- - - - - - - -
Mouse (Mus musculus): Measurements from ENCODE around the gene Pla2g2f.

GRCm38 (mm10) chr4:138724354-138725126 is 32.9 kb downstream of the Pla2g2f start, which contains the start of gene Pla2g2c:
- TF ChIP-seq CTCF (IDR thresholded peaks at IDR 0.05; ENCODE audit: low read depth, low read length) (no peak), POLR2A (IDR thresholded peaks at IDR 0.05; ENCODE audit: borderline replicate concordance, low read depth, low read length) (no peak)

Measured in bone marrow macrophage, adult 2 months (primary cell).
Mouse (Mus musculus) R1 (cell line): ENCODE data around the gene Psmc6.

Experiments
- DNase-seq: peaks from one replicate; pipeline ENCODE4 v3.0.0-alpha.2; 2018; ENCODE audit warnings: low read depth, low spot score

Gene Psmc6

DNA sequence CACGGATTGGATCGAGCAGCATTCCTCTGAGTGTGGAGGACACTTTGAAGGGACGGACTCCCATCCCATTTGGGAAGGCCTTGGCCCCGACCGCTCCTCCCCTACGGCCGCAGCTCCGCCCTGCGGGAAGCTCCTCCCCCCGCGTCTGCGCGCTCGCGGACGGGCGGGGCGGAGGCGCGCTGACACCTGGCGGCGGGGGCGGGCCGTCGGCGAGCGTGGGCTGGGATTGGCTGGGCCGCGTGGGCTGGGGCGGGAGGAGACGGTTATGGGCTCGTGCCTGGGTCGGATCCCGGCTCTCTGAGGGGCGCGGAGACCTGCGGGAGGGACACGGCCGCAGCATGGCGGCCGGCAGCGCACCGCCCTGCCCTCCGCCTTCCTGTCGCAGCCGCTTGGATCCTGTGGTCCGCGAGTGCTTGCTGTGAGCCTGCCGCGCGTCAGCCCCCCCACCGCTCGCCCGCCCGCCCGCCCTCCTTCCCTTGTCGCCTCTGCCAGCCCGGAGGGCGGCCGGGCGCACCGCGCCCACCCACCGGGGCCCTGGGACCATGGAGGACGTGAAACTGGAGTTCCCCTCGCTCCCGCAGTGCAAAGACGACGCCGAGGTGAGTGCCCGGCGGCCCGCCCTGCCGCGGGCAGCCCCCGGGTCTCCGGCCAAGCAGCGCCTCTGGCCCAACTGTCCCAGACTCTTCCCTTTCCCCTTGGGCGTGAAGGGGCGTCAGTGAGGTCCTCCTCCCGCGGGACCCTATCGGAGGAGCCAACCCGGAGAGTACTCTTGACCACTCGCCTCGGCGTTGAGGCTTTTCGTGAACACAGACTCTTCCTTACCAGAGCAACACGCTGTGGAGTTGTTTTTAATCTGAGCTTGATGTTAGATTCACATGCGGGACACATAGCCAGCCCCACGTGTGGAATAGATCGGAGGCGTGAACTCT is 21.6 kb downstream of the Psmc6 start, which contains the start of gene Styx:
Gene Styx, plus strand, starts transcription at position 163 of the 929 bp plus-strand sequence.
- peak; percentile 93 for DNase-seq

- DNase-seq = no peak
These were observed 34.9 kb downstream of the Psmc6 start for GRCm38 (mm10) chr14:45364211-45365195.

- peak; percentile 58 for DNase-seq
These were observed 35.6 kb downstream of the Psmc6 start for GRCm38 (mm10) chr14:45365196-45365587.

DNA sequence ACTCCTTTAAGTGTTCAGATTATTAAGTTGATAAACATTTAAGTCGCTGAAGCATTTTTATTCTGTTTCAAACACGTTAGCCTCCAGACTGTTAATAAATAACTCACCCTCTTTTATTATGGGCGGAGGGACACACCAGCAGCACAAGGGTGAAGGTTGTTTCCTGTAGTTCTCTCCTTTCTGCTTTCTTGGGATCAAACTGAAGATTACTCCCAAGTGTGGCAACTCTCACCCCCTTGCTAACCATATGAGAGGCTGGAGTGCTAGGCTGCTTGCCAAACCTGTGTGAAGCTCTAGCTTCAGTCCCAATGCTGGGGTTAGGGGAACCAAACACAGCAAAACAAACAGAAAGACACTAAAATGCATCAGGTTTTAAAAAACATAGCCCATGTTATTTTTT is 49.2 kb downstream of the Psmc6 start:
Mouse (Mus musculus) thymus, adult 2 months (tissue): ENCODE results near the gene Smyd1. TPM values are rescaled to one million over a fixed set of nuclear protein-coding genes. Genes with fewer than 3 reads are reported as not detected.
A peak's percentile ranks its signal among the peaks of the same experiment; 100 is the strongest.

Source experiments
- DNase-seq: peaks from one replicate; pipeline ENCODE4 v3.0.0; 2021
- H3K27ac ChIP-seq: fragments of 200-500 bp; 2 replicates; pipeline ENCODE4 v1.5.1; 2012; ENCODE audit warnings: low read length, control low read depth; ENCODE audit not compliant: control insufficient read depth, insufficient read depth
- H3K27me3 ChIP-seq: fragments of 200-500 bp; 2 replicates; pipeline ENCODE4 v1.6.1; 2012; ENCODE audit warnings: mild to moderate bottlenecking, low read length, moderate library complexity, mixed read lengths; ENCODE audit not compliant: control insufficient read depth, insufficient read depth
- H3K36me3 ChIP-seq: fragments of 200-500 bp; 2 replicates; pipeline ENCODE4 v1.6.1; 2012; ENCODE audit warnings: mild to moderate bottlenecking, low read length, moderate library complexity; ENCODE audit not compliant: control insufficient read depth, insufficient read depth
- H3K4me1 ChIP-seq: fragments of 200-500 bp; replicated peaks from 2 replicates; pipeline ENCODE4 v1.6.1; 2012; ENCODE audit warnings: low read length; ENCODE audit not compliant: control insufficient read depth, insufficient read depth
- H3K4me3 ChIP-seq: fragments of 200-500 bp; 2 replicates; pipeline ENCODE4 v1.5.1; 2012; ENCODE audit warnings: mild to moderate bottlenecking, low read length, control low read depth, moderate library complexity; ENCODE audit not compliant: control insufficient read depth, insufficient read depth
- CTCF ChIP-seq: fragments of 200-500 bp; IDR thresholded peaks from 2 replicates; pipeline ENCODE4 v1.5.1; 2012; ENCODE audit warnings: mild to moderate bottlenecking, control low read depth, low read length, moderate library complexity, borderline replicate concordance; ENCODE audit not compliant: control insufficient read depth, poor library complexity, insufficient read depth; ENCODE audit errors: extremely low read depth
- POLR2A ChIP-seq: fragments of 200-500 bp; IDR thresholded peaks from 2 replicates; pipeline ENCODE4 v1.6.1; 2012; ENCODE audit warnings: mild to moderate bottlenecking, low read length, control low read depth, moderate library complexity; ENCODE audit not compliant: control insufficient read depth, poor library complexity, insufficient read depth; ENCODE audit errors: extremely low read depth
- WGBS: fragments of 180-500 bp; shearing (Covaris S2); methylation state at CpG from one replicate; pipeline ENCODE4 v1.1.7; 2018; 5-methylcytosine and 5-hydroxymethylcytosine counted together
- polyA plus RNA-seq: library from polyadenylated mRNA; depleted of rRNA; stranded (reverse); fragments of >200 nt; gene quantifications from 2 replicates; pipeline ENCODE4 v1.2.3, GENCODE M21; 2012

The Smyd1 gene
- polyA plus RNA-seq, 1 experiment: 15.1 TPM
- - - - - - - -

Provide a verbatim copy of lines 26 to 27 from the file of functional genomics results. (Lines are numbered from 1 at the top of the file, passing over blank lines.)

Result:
- CTCF ChIP-seq: fragments of 200-500 bp; IDR thresholded peaks from 2 replicates; pipeline ENCODE4 v1.5.1; 2012; ENCODE audit warnings: mild to moderate bottlenecking, control low read depth, low read length, moderate library complexity, borderline replicate concordance; ENCODE audit not compliant: control insufficient read depth, poor library complexity, insufficient read depth; ENCODE audit errors: extremely low read depth
- POLR2A ChIP-seq: fragments of 200-500 bp; IDR thresholded peaks from 2 replicates; pipeline ENCODE4 v1.6.1; 2012; ENCODE audit warnings: mild to moderate bottlenecking, low read length, control low read depth, moderate library complexity; ENCODE audit not compliant: control insufficient read depth, poor library complexity, insufficient read depth; ENCODE audit errors: extremely low read depth